…”But, of course, the university itself won’t be anything like what it is now. We’ll get rid of all the teachers who are just holding on to their jobs in order to eat—all the deadwood, which is the biggest problem in a university anyhow. The deadwood will get fellowships to study or work on their own, and TV will come in to take over most of the actual teaching. There will be a large technical staff making documentary movies. The university is going to become a really marvellous industry, with tools like individually selected and articulated two-way TV that will permit any student anywhere in the world to select from a vast stockpile of documentaries on any subject and watch it over his own TV set at home. The individual is going to study mainly at home. And the great teachers won’t have to spend their time delivering the same lectures over and over, because they’ll put them on film. The teachers and scholars will be free to spend their time developing more and more knowledge about man’s whole experience—past, present, and future.”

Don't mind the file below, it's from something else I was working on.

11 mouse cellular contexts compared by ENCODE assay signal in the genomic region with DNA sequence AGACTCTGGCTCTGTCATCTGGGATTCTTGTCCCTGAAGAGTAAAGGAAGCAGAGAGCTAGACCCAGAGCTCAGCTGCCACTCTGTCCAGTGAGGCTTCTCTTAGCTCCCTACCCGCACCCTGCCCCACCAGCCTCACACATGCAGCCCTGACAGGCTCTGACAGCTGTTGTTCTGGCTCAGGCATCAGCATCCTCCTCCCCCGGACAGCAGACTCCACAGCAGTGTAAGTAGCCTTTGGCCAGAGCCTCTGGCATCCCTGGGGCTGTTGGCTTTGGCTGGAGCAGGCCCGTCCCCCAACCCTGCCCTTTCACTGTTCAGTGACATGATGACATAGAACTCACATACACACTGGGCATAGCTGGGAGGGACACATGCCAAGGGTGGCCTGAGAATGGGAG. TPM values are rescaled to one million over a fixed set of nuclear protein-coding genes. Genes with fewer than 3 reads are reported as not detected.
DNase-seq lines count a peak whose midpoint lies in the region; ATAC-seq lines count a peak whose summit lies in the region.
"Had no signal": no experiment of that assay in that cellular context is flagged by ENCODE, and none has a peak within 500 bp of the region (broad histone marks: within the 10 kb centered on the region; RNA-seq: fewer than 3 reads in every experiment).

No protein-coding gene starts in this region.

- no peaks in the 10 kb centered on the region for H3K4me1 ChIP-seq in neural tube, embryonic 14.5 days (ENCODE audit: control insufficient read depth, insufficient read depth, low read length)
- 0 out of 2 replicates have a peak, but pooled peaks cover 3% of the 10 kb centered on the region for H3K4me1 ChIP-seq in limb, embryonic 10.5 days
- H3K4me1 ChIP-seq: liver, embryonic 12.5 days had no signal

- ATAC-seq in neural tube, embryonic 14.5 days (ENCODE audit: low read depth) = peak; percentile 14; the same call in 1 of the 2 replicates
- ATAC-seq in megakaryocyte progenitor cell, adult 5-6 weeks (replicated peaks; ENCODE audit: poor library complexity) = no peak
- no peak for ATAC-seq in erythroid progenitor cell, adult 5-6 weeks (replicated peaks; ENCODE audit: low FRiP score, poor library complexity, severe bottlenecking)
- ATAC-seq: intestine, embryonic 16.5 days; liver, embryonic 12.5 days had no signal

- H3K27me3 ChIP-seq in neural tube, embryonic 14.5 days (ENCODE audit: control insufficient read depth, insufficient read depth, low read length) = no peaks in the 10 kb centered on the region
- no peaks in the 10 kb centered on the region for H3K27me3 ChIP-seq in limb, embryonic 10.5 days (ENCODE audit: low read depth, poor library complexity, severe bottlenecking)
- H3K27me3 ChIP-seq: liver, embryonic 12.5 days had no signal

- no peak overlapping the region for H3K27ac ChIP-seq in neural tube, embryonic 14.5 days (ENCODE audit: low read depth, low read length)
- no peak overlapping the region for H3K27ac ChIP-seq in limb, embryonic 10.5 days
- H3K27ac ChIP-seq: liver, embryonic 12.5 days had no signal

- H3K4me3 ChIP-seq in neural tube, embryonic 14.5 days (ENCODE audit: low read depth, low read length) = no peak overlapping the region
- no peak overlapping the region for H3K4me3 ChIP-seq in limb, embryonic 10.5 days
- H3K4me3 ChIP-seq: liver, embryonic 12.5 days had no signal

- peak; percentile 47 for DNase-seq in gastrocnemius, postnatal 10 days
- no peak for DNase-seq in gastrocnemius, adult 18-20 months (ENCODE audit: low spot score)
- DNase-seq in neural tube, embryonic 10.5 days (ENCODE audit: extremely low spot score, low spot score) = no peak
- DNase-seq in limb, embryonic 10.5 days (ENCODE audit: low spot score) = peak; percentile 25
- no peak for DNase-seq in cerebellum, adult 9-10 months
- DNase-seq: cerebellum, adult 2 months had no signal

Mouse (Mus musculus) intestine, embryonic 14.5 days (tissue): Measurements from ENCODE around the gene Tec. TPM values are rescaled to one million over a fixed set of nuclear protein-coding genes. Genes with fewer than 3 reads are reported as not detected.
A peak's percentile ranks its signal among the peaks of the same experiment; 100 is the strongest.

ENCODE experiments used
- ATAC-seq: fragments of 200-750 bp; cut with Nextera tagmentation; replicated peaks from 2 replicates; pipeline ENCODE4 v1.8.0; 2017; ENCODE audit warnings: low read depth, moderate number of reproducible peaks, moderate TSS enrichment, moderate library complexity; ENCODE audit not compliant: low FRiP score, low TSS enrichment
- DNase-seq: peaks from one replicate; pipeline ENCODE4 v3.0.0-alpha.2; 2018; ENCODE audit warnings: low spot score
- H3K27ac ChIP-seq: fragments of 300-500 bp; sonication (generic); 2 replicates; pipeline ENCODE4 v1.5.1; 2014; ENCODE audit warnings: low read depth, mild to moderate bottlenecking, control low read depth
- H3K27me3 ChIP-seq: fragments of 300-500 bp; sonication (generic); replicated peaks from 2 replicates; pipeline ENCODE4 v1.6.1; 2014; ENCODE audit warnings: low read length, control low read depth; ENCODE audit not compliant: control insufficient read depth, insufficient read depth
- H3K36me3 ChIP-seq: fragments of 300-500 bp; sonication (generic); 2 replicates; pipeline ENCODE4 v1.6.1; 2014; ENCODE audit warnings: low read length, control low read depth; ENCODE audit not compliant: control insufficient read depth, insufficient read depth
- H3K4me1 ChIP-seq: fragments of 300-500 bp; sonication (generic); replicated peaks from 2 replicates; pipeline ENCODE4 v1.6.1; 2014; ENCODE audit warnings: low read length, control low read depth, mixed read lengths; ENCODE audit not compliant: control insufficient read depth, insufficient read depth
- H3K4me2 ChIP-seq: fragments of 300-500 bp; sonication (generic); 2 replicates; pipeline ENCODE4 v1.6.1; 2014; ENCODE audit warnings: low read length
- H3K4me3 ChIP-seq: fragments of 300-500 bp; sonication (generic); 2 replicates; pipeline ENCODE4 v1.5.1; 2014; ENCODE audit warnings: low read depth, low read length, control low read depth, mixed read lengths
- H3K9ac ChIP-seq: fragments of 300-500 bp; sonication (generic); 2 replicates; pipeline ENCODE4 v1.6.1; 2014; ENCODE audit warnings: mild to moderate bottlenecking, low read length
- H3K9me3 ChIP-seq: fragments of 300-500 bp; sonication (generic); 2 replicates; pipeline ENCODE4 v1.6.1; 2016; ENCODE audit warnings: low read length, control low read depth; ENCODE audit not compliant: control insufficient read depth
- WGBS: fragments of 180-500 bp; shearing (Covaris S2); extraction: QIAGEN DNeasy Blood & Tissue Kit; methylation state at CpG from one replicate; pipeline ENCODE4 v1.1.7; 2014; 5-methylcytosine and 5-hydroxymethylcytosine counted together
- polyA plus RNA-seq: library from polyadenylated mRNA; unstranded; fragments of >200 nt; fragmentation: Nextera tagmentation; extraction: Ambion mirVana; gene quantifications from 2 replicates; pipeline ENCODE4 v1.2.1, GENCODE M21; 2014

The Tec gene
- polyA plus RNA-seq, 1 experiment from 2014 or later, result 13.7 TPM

“But what about the students?” I asked. “How will they react to being cast adrift in a world of impersonal educational machinery? Isn’t part of the answer implied in the recent disorders at modern multiversities such as U.C.L.A.?”
Fuller considered the question. “You know, young people sometimes have an infallible sense about these things,” he said, at last. “In my youth, we used to talk about ‘square shooters.’ Today, when a student calls somebody a ‘square’ he means something entirely different. It doesn’t imply that he’s lost respect for integrity, or anything like that. A ‘square’ these days is somebody who’s static, immobilized, obsolete—as obsolete as the square box in architecture. Today’s student knows instinctively that his world is dynamic, not static, and that the normal state of affairs is constant change and evolution.
Fuller describes what we’re seeing now with MOOCs, only he got the technology wrong (he thought TV). Once again, everything old is new again…